By now, you should have a pretty good idea of what click fraud looks like. But spotting the crime isn’t enough. You’ll want to have protections in place to prevent fraudsters, but where should you start? Let’s have a look at some potential protections against click fraud.

Invest in Fraud Protection Software

Businesses are constantly investing in software that will take them to the next level. For instance, you’ve probably already introduced business text messaging software, as a method of unifying communications.

Why not apply the same logic, and invest in the latest click fraud prevention software? There are many high-quality tools to choose from. When selecting yours, make sure that it comes with the following features:

  • Constant updates so that software can adapt to new threats posed by fraudsters.
  • The ability to block the IP addresses of suspected fraudsters.
  • The correct data to apply for a refund for invalid traffic visiting your ads.
  • Automatic scanning of web traffic to locate and block bots.

It’s not hard to see how the features listed above can be invaluable. It might cost a little extra, but it’s best not to cut corners when protecting against fraud.

Protecting Against Fraud Manually

It’s best to invest in software to protect yourself against click fraud. But if you do decide that you’d rather save money, there are steps you can take to manually protect yourself.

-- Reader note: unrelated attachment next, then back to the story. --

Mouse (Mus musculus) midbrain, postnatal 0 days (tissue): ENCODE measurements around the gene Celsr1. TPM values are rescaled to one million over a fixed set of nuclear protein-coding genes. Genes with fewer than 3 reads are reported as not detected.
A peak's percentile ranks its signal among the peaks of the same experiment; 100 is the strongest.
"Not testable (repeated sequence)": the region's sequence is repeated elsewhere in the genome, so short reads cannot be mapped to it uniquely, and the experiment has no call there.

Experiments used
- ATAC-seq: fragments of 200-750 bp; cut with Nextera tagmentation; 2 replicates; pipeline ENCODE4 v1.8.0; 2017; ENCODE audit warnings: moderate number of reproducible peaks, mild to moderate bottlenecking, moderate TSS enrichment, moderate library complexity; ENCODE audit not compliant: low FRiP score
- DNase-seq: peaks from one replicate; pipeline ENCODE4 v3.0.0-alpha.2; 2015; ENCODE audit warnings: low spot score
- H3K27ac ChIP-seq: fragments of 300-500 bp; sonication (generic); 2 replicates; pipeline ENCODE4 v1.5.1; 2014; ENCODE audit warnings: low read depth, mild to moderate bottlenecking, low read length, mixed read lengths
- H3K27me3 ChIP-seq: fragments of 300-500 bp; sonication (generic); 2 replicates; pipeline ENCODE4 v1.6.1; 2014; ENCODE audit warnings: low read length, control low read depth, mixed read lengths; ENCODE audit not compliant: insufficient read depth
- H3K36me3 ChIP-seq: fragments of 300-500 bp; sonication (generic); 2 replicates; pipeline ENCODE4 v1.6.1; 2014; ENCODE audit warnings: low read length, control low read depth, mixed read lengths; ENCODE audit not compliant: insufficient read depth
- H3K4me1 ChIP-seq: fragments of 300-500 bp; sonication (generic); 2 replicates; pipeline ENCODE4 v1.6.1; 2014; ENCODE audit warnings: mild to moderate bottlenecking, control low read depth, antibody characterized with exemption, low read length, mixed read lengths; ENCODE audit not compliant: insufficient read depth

• Manually block IP addresses – If you suspect an IP address of sabotaging your PPC campaign you can add it to a block list. Google has compiled a handy guide for excluding specific IP addresses.
  • Carry out remarketing campaigns – Remarketing is a useful way of staying in the mind of visitors to your website. A bonus of this form of marketing is that your ads are only shown to people that have visited your website before. This cuts out the risk of click fraud.
  • Think about who you are targeting – Click fraud isn’t always random. You might notice that certain demographics or nationalities are bigger perpetrators. If so, restructure your ads so you are no longer targeting these groups. Keep adjusting your advertising until you find a formula that produces the least amount of fraud.  

Always Be Alert

There are certain areas of business where cutting corners is a recipe for disaster. You wouldn’t, for instance, develop a mobile app and neglect investing in tools for mobile app testing. Click fraud vigilance is another that you simply cannot cut corners.  

Advertising is a crucial part of growing your brand online. But advertising is only useful if it is reaching the right people. If you’re being targeted by click fraud, you’ll be spending money and resources and not getting the results you want. That’s why spotting fraud is so important.

Start by educating yourself and your staff about the tell-tale signs of click fraud. As we’ve explored here, there are lots of red flags to watch out for. Equally important is making sure that you have the right systems in place to protect against fraud.

By taking the right steps, you can confine your click fraud worries to the past. Just remember; always be alert. By being one step ahead of fraudsters, you can avoid being caught out.